- Monthly formal supervisory meetings with the project supervisor to discuss progress and problems.
- Integration in the laboratory: Support in understanding the background and issues relating to the project; participation in lab meetings and seminars, with opportunities to present your results and receive constructive comments from the group.
- Support in writing the dissertation in the form of a timeline for draft submission and constructive feedback from their drafts, if handed in at agreed times.
- Advice on potential questions you may be asked in viva voce examinations.
Your laboratory notebook
All your experimental work - even unsuccessful attempts - must be recorded in a laboratory notebook. The lab book is an important document that allows your supervisor and your tutor to review the progress of your project. It will contain the experimental details from which your dissertation will be written. Finally, it is a legal document that must be kept according to specific guidelines to protect the University of Sheffield Intellectual property rights on your results.
The lab book is a property of the University and must be returned to your supervisor at the end of the course.
Evaluation of student's progress and support
- Monthly evaluation of scientific progress: Each formal monthly supervision meeting will include an evaluation of the progress of your work in relation to the objectives of the project.
- Interim evaluation of your professional competence and advice for improvement: Two months after the beginning of the project, your Supervisor will provide you with a written evaluation of your professional abilities as a researcher. This will allow you to identify areas where you need to improve in order to achieve better results in the second half of the project.
- Independent evaluation of progress and training: Half-way through the project period, you will meet with your Personal Tutor to evaluate the progress of your work and your supervisor’s assessment of your professional abilities. This meeting will help you identify the strengths and weaknesses of your research work and the areas where improvements are most needed to make the project successful.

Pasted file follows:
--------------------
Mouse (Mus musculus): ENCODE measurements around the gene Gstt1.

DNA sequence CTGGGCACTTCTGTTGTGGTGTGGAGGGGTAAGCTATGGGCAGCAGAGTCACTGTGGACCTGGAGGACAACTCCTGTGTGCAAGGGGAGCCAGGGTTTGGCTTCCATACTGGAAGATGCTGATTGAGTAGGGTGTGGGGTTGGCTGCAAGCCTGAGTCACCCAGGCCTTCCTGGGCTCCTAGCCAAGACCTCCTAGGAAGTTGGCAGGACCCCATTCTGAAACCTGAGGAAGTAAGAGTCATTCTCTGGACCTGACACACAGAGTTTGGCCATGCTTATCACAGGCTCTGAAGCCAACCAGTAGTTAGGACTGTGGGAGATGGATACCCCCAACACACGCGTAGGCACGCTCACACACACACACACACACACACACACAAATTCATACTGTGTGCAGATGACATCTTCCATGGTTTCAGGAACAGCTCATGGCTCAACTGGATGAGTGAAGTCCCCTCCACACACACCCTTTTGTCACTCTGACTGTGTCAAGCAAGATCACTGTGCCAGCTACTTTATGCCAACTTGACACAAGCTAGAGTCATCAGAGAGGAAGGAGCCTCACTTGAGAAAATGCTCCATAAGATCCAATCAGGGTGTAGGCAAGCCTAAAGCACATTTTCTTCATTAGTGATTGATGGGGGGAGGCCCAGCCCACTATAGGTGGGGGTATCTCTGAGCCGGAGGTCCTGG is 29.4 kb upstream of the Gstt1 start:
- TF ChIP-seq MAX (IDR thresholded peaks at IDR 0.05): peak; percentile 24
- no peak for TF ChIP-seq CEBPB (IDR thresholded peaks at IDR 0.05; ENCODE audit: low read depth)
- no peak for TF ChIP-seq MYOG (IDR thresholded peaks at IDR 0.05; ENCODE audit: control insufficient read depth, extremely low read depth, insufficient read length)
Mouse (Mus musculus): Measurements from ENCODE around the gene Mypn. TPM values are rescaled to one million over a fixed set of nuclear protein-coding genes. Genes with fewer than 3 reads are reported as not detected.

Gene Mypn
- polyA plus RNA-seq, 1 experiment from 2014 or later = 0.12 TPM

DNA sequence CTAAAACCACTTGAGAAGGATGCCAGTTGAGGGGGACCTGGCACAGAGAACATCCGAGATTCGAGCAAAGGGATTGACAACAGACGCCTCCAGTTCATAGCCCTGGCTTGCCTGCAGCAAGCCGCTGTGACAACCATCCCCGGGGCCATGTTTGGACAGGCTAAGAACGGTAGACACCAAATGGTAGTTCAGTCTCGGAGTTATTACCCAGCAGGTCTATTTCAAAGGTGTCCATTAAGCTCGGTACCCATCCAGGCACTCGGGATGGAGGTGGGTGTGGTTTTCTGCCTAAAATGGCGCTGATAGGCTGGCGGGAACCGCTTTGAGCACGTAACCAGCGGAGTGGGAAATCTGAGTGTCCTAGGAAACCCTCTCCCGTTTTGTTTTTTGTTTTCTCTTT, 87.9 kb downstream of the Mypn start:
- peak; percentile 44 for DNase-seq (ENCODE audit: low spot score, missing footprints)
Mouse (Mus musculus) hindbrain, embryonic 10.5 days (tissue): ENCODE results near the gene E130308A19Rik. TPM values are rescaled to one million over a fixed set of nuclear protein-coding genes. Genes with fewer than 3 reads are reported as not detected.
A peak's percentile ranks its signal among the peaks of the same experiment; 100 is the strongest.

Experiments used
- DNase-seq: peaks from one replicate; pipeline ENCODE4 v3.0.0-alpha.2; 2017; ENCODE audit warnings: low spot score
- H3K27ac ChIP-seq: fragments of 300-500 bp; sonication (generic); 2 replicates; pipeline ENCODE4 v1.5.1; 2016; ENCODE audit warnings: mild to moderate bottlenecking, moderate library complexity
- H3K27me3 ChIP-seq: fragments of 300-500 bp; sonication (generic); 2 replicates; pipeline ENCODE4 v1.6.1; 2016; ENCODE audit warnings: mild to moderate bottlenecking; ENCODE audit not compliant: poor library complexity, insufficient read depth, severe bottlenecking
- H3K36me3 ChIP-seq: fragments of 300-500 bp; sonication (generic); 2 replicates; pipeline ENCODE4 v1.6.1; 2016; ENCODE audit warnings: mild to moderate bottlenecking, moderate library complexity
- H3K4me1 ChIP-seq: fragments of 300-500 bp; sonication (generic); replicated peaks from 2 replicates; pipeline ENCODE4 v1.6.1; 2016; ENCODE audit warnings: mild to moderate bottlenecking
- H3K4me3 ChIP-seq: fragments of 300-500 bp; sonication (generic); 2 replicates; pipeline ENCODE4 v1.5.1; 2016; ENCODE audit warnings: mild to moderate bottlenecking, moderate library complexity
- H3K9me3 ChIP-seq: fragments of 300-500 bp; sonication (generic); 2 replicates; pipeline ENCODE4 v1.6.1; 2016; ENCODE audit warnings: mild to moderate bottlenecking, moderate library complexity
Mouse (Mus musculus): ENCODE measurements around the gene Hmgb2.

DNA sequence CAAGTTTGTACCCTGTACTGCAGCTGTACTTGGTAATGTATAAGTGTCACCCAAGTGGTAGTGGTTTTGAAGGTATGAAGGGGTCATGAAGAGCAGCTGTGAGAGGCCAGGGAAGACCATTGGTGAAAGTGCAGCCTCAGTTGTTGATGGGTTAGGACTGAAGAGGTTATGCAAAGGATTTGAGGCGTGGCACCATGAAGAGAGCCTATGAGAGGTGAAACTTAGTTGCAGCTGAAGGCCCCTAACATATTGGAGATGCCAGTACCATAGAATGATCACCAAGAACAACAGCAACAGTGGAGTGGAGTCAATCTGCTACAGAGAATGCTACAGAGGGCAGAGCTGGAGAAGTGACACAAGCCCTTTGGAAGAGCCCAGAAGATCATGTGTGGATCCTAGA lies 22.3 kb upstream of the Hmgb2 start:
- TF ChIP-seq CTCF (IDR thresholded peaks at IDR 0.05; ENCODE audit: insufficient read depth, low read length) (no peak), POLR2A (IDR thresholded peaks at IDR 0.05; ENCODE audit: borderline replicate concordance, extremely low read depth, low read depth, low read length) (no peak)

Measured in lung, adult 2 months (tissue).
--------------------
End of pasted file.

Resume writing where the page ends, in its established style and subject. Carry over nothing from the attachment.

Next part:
Timetable for writing the dissertation
The dissertation must be completed by Friday 9 August, 2013 (deadline for electronic submission). Your supervisor and you should agree on a timetable for production of drafts of the thesis, within a timeline that would allow the supervisor to provide constructive feedback and to check the final version. The timeline should take in account your supervisor´s absences (e.g. holidays, travels to conferences). As a general guide, "Materials and methods" should be completed by end of June and an outline draft of the full dissertation by end July.
Three professionally bound printed copies of the Dissertation must be handed in by Noon on Wednesday 14 August 2013. To meet this deadline, you should hand in your printed copies to the binders no later than 4.00 pm on 9th August, as you must allow 3 days for the binders to complete the task. We strongly advise you to obtain a "receipt for printed copies" from the binder when you hand in your copies, which will prove timely submission should there be a delay at the binders.
Marking of the Project and viva voce examinations
- Dissertation mark: The dissertation will account for 88% of your total mark for the Laboratory Project Module. It will be marked by two members of academic staff (not your supervisor) and, in some cases, a third member of staff.
- Professional competence mark: The remaining 12% of your Laboratory project Mark will be based on a final assessment of your professional competence as a laboratory researcher. This assessment will be made by your supervisor on the basis of the professional skills you demonstrate during the second half of the project period. The criteria for this assessment will be identical to those of the interim assessment. This assessment will be moderated by a member of staff not connected to your supervisor research team.
- Viva voce examinations: Some students may be examined in an oral examination (viva voce) by an internal and external examiner before their Laboratory mark is finalised.